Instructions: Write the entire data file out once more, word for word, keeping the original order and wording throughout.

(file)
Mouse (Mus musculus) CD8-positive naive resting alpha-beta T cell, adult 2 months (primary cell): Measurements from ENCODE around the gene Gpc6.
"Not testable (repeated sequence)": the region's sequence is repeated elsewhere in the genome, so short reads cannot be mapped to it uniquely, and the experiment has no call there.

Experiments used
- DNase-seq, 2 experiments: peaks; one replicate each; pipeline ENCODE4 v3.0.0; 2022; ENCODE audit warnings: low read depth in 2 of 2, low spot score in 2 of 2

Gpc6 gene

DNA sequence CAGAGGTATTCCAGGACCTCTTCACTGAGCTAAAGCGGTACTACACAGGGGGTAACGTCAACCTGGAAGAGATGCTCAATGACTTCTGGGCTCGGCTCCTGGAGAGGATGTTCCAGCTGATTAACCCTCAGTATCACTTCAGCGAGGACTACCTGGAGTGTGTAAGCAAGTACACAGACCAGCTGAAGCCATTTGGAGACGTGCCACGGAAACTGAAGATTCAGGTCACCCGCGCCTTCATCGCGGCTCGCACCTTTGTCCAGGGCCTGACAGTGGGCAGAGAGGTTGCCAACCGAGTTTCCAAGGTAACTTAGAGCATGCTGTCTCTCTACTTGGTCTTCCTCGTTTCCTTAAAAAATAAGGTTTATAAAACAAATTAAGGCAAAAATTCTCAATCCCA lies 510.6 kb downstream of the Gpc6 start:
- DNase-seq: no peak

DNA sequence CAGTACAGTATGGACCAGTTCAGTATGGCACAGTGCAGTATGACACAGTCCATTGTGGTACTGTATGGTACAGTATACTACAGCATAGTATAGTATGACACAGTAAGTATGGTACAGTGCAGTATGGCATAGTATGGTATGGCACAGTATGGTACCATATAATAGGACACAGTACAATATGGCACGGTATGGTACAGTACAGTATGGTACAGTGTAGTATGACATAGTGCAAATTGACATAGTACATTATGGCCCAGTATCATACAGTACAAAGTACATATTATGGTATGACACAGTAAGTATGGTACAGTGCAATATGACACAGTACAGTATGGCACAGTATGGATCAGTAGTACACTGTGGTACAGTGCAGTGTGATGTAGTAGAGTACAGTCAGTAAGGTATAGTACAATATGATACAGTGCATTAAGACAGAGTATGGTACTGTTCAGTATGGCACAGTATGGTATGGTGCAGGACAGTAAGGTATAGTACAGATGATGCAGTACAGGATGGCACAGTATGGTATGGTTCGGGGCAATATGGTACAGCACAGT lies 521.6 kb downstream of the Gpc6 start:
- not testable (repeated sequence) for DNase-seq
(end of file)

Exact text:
Mouse (Mus musculus) CD8-positive naive resting alpha-beta T cell, adult 2 months (primary cell): Measurements from ENCODE around the gene Gpc6.
"Not testable (repeated sequence)": the region's sequence is repeated elsewhere in the genome, so short reads cannot be mapped to it uniquely, and the experiment has no call there.

Experiments used
- DNase-seq, 2 experiments: peaks; one replicate each; pipeline ENCODE4 v3.0.0; 2022; ENCODE audit warnings: low read depth in 2 of 2, low spot score in 2 of 2

Gpc6 gene

DNA sequence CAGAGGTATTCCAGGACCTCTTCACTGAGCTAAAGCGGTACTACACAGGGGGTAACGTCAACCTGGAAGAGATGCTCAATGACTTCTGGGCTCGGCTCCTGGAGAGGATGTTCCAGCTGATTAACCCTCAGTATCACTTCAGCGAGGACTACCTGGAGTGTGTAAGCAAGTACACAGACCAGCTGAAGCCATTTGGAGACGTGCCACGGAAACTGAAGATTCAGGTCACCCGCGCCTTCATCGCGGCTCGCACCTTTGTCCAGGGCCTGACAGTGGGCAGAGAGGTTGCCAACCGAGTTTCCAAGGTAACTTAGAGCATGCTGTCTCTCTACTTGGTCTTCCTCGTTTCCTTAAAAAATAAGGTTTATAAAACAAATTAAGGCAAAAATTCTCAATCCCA lies 510.6 kb downstream of the Gpc6 start:
- DNase-seq: no peak

DNA sequence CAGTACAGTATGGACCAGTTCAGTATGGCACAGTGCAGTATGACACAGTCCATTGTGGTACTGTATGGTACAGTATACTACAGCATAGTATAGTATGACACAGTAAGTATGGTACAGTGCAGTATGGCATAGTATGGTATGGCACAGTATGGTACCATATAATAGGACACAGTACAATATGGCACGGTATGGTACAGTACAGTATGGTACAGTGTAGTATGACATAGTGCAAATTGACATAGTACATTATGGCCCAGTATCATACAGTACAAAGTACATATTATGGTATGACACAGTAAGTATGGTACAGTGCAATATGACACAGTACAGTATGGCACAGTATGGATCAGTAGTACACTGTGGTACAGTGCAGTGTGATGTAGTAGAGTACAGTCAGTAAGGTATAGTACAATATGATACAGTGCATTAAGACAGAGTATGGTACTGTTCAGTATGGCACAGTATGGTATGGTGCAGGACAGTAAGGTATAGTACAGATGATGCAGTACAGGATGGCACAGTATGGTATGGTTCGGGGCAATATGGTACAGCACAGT lies 521.6 kb downstream of the Gpc6 start:
- not testable (repeated sequence) for DNase-seq